The Equality Act 2010 makes it unlawful to discriminate against employees because of their age. Since 2011, Employers are no longer able to force employees to retire or set a retirement age unless it can be objectively justified as, what the law terms, ‘a proportionate means of achieving a legitimate aim’. However, older workers can voluntarily retire at a time they choose and draw any occupational pension they are entitled to.
Direct discussions relating to retirement are best avoided. ACAS (Advisory, Conciliation and Arbitration Service) recommends an informal conversation around an employee’s plans for the short, medium or long-term future instead, although this should be handled carefully. Employers should ensure that their management teams are trained and equipped to deal with these types of sensitive conversations.
Once an employee has given formal notice that they wish to retire, the employer is not obliged to allow the employee to rescind their notice. If the employer does allow the employee to retract their notice, it may be advisable to have a conversation regarding the reasons they have now decided not to take retirement.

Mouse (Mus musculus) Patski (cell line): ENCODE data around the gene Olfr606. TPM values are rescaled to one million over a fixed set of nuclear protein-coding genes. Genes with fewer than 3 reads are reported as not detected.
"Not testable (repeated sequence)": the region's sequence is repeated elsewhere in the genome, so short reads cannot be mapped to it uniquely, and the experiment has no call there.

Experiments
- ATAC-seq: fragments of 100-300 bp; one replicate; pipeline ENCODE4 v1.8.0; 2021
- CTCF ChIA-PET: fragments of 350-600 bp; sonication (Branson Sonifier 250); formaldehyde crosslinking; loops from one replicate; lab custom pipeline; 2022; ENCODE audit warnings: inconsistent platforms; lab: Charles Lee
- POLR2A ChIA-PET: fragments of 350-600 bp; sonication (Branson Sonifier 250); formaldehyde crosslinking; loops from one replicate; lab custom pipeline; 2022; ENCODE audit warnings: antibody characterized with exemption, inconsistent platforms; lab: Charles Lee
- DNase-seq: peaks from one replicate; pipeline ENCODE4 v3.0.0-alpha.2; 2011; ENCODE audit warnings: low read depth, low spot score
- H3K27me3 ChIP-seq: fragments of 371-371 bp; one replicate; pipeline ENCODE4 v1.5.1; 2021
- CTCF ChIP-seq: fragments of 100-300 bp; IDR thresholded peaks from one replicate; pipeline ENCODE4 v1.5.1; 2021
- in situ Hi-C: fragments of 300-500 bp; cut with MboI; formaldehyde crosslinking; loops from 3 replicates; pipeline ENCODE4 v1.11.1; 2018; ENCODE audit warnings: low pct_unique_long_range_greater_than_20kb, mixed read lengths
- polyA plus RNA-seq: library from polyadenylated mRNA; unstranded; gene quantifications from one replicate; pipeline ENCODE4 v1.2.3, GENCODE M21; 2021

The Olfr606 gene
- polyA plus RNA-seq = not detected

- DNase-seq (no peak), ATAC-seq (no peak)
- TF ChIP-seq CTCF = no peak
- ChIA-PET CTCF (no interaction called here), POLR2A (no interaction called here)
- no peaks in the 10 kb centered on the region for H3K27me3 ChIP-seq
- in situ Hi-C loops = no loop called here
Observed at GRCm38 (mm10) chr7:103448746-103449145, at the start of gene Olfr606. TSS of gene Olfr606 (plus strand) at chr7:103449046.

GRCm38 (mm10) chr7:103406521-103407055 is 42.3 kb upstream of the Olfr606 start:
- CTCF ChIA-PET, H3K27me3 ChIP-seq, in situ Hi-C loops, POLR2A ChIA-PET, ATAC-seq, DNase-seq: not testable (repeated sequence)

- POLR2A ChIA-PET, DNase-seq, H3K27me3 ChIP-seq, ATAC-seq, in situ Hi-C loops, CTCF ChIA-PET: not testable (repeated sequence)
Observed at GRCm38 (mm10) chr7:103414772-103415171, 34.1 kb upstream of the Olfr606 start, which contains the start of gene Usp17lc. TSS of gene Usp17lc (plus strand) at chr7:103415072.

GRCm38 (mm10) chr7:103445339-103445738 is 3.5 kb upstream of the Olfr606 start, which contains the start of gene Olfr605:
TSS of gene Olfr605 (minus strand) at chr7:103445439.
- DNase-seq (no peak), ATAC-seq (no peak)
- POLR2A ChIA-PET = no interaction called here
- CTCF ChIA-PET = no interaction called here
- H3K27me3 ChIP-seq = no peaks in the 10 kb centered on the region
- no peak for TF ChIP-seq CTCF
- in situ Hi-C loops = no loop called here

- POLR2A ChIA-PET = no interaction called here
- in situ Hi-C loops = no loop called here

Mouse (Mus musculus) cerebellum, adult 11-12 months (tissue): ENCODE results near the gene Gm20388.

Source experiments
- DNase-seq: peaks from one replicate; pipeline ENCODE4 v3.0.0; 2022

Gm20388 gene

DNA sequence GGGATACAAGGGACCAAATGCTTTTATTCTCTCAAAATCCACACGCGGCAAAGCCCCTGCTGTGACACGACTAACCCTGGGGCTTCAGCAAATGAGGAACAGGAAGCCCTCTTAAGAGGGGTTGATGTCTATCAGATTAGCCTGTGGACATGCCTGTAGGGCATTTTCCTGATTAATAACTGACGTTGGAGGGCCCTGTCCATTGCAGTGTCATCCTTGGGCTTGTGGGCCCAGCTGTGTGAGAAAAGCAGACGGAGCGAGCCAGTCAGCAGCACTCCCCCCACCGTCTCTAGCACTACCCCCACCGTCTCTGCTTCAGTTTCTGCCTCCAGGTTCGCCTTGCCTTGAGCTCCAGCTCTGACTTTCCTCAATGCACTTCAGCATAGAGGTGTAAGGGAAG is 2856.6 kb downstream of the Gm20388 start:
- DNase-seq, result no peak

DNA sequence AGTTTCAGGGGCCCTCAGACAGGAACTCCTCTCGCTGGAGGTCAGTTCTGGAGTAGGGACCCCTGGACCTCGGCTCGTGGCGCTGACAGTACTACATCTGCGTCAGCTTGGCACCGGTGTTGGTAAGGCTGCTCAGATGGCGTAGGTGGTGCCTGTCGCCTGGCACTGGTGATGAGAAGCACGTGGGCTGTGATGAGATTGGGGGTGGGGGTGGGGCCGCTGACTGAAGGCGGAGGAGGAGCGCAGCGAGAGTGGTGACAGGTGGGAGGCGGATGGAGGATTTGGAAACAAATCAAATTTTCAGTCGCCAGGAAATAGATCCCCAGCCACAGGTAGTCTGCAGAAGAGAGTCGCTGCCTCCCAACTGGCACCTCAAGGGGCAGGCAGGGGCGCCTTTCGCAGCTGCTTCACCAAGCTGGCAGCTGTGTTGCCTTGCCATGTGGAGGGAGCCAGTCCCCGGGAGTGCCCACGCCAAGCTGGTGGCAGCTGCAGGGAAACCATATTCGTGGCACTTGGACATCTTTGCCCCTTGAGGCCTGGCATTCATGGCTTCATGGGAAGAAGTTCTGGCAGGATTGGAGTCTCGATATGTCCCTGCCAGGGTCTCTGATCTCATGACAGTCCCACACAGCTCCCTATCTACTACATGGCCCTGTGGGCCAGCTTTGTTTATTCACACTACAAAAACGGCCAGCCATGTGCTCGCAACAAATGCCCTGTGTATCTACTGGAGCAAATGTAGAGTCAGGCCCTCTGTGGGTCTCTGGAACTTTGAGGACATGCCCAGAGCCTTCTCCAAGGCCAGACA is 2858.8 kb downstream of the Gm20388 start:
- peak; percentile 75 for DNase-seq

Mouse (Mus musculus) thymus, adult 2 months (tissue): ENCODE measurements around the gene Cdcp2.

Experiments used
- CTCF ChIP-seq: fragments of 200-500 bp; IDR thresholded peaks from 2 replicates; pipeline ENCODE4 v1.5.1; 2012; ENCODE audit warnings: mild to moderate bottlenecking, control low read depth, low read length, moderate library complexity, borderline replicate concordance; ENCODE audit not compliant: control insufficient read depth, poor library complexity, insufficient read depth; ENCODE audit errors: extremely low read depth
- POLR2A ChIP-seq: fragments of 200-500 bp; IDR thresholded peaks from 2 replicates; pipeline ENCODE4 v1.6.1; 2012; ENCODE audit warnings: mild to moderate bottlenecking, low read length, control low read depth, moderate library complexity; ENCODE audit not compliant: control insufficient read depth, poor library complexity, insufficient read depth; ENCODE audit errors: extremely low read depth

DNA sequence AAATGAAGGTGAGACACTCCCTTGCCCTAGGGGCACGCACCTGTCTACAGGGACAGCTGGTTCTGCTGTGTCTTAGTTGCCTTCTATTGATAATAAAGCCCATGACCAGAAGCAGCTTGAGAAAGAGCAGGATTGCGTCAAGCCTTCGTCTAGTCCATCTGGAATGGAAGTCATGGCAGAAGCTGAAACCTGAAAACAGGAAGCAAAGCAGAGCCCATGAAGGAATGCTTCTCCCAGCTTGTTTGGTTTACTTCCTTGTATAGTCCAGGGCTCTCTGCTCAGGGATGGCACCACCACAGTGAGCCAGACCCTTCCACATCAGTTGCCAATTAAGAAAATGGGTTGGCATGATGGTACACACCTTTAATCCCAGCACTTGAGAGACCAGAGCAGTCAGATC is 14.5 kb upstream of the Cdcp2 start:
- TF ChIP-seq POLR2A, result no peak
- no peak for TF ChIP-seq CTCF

Employers may have concerns regarding an older employee’s performance. It is important to remember that older workers may have a wealth of experience that can be an asset to an organisation and recent studies have shown that older workers are half as likely to take a sick day in comparison to a younger worker.
Any issues relating to poor performance and capability of employees should be dealt with under the Company’s usual capability procedures. Employees should be given training where required and time to improve. The employer should also consider any protected characteristics that may be linked to poor performance such as a recognised disability.
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